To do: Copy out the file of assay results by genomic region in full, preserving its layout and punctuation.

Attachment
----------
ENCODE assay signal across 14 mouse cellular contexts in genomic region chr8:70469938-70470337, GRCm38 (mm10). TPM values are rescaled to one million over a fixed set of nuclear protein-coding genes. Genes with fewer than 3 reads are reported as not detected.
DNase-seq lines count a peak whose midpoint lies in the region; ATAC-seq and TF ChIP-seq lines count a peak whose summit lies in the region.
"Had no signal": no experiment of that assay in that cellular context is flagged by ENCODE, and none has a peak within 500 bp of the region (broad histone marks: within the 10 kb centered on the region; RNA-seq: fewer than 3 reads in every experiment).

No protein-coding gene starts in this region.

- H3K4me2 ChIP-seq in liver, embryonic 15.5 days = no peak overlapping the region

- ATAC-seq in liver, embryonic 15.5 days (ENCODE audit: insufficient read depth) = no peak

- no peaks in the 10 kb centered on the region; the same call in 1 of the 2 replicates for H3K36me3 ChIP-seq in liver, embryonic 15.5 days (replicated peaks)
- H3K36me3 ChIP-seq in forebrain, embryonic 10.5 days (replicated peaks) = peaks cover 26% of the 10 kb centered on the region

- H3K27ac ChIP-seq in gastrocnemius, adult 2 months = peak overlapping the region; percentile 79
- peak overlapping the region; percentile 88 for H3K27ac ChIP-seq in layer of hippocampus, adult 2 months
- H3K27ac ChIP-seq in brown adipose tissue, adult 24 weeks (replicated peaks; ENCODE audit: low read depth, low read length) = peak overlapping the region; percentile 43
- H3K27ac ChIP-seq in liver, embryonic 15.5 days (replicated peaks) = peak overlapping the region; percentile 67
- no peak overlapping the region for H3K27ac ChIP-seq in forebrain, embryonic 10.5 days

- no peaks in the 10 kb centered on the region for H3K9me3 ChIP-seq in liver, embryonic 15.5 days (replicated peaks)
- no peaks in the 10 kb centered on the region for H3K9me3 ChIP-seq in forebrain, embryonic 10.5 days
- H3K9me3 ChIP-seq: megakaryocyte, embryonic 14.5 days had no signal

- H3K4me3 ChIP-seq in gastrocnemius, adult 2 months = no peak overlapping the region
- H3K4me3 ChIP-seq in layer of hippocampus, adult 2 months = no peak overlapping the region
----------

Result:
ENCODE assay signal across 14 mouse cellular contexts in genomic region chr8:70469938-70470337, GRCm38 (mm10). TPM values are rescaled to one million over a fixed set of nuclear protein-coding genes. Genes with fewer than 3 reads are reported as not detected.
DNase-seq lines count a peak whose midpoint lies in the region; ATAC-seq and TF ChIP-seq lines count a peak whose summit lies in the region.
"Had no signal": no experiment of that assay in that cellular context is flagged by ENCODE, and none has a peak within 500 bp of the region (broad histone marks: within the 10 kb centered on the region; RNA-seq: fewer than 3 reads in every experiment).

No protein-coding gene starts in this region.

- H3K4me2 ChIP-seq in liver, embryonic 15.5 days = no peak overlapping the region

- ATAC-seq in liver, embryonic 15.5 days (ENCODE audit: insufficient read depth) = no peak

- no peaks in the 10 kb centered on the region; the same call in 1 of the 2 replicates for H3K36me3 ChIP-seq in liver, embryonic 15.5 days (replicated peaks)
- H3K36me3 ChIP-seq in forebrain, embryonic 10.5 days (replicated peaks) = peaks cover 26% of the 10 kb centered on the region

- H3K27ac ChIP-seq in gastrocnemius, adult 2 months = peak overlapping the region; percentile 79
- peak overlapping the region; percentile 88 for H3K27ac ChIP-seq in layer of hippocampus, adult 2 months
- H3K27ac ChIP-seq in brown adipose tissue, adult 24 weeks (replicated peaks; ENCODE audit: low read depth, low read length) = peak overlapping the region; percentile 43
- H3K27ac ChIP-seq in liver, embryonic 15.5 days (replicated peaks) = peak overlapping the region; percentile 67
- no peak overlapping the region for H3K27ac ChIP-seq in forebrain, embryonic 10.5 days

- no peaks in the 10 kb centered on the region for H3K9me3 ChIP-seq in liver, embryonic 15.5 days (replicated peaks)
- no peaks in the 10 kb centered on the region for H3K9me3 ChIP-seq in forebrain, embryonic 10.5 days
- H3K9me3 ChIP-seq: megakaryocyte, embryonic 14.5 days had no signal

- H3K4me3 ChIP-seq in gastrocnemius, adult 2 months = no peak overlapping the region
- H3K4me3 ChIP-seq in layer of hippocampus, adult 2 months = no peak overlapping the region